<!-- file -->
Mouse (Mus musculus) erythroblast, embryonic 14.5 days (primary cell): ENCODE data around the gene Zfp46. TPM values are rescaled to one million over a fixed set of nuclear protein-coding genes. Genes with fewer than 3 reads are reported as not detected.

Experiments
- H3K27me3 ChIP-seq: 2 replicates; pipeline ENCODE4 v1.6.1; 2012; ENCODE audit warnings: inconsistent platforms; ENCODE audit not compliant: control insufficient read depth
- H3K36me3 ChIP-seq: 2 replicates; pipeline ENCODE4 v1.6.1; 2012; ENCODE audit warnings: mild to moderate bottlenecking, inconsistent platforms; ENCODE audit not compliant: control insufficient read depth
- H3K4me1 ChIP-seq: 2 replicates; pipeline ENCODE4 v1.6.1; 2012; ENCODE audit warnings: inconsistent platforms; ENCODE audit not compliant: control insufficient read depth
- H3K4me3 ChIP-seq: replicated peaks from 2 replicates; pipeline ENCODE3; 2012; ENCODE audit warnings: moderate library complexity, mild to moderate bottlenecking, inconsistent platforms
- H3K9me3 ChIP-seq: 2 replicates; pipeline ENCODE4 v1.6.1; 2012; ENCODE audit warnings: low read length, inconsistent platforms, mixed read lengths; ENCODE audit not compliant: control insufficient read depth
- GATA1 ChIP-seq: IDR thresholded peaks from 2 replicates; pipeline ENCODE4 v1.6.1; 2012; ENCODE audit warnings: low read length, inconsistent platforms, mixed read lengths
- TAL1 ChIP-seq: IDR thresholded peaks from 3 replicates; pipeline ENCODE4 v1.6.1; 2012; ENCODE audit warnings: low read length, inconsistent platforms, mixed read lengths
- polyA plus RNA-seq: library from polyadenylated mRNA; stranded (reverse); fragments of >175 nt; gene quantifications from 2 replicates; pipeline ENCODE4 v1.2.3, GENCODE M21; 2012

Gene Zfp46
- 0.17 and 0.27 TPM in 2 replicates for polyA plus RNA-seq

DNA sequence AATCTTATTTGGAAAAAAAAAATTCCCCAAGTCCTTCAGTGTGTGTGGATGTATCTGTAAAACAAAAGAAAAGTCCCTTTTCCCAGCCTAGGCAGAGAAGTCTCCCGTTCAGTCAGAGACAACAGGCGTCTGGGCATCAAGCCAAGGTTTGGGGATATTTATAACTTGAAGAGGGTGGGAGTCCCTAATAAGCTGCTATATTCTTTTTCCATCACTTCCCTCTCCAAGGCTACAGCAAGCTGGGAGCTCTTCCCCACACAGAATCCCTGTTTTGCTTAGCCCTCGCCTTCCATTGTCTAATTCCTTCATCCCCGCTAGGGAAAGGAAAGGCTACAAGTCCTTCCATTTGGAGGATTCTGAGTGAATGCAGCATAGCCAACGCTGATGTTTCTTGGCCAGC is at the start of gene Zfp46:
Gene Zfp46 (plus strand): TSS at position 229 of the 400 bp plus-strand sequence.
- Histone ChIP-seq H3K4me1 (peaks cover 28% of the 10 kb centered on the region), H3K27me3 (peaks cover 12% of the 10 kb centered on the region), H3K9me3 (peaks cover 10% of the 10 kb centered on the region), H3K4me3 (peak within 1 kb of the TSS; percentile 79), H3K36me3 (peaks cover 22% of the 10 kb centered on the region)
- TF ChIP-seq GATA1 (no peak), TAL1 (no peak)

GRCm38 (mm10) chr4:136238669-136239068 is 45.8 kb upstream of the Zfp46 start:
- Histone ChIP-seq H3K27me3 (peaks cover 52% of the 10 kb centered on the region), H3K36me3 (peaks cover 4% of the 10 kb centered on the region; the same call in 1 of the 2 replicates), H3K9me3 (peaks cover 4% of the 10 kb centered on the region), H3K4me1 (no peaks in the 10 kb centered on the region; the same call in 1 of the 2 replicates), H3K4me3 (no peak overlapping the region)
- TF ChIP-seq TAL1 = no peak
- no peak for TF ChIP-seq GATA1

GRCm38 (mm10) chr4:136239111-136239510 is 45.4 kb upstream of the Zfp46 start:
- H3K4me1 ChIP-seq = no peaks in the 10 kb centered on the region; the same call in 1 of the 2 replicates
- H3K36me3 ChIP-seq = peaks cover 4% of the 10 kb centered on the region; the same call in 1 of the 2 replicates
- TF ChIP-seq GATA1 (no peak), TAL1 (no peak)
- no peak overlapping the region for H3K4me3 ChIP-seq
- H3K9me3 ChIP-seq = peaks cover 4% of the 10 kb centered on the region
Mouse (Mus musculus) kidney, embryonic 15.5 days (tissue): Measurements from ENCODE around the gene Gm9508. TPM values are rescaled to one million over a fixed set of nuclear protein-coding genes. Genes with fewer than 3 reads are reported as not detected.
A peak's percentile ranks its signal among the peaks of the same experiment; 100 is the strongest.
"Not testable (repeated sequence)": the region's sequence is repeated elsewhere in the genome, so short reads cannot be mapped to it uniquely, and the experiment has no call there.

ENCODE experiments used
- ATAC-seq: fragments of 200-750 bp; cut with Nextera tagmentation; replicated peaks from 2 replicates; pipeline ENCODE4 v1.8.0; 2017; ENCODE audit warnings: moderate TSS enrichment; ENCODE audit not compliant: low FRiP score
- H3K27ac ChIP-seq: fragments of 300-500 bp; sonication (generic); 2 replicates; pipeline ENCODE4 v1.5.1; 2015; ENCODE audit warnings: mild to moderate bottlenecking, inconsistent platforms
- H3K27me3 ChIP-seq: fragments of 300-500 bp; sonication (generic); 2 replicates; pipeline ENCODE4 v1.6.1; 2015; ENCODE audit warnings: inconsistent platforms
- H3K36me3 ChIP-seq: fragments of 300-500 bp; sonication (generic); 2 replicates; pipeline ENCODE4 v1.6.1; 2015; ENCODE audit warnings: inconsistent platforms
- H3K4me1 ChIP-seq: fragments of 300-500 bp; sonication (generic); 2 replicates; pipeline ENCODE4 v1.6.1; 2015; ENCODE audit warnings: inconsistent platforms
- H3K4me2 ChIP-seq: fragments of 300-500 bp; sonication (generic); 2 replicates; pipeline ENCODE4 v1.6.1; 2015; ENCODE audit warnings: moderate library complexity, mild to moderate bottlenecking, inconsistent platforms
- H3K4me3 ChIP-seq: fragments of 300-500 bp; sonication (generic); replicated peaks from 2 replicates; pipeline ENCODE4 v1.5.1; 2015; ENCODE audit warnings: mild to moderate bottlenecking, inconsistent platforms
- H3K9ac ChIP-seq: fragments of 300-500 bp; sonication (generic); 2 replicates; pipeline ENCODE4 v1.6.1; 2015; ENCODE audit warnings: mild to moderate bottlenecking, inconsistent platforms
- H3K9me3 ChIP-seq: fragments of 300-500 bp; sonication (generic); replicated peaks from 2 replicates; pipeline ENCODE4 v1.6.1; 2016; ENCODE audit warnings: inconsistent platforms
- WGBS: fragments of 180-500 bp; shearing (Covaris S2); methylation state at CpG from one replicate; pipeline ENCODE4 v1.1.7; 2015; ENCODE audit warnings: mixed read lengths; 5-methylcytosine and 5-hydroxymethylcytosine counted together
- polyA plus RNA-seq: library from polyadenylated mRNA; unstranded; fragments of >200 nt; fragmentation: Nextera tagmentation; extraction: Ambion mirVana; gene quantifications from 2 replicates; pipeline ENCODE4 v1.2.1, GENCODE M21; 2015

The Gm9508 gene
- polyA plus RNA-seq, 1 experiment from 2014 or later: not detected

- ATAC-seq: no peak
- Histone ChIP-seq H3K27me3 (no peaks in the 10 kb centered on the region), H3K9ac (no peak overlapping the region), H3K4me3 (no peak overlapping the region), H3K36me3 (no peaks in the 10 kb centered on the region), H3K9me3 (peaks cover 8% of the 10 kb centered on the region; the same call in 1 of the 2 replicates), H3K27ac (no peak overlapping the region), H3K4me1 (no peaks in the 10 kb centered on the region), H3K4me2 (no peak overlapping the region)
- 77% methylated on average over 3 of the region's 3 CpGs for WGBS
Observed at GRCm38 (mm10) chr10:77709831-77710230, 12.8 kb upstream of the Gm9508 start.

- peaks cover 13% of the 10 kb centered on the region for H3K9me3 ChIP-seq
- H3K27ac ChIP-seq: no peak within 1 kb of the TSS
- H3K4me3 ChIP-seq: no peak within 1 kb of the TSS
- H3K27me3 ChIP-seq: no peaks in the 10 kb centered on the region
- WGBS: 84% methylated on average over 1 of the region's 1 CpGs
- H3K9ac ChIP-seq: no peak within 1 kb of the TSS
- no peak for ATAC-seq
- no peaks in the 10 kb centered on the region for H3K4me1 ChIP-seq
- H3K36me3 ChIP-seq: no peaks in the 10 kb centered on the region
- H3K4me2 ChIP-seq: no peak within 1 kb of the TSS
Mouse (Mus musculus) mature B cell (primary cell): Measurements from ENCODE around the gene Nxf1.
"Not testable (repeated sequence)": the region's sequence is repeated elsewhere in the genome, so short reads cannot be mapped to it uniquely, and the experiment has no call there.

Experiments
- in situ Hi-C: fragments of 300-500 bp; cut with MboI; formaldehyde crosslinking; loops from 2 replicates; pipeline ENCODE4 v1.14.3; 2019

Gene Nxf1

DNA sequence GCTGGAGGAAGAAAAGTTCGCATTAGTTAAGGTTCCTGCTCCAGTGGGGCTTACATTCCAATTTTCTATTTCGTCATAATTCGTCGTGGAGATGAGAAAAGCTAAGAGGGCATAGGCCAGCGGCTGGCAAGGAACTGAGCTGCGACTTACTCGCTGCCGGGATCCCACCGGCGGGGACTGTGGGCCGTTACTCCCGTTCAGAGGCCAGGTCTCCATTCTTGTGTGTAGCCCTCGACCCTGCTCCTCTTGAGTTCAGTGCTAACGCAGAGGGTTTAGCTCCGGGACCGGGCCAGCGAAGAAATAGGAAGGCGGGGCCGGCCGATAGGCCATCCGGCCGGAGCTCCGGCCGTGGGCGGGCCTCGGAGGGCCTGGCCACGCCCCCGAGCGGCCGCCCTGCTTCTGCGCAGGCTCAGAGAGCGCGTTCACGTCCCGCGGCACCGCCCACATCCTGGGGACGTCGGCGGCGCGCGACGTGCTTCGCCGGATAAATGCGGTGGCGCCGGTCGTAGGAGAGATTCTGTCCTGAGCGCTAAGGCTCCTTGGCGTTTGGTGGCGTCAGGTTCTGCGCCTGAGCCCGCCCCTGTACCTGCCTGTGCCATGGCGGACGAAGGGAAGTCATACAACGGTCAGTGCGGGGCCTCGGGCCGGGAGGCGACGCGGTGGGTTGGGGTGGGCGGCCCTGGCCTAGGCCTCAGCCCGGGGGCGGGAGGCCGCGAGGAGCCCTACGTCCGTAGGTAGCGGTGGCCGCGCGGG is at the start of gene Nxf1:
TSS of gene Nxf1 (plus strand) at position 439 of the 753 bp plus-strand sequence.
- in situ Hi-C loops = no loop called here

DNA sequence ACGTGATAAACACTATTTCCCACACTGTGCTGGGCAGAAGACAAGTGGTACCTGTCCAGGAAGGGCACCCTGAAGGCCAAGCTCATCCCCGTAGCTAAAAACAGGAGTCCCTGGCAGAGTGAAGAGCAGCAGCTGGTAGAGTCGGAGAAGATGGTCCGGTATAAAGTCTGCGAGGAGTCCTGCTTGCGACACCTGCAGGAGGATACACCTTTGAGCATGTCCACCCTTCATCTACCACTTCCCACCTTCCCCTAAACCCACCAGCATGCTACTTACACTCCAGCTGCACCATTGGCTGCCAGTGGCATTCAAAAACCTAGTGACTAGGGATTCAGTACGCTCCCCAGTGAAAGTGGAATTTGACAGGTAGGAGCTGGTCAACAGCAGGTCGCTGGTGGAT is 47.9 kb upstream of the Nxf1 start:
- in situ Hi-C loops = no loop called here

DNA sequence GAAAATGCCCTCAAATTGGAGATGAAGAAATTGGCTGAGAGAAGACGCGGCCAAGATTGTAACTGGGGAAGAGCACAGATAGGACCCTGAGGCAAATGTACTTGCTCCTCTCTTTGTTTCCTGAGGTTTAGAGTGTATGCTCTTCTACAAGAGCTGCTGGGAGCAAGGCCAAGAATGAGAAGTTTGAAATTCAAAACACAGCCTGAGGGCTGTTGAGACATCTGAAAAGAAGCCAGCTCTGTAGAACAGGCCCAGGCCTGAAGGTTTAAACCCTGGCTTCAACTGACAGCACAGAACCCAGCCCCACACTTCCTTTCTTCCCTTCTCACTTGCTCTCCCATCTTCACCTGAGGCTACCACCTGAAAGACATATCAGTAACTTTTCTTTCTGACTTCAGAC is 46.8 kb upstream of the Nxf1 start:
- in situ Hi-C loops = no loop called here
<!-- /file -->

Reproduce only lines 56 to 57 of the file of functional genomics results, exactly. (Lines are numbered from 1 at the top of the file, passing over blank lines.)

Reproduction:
- H3K36me3 ChIP-seq: no peaks in the 10 kb centered on the region
- H3K4me2 ChIP-seq: no peak within 1 kb of the TSS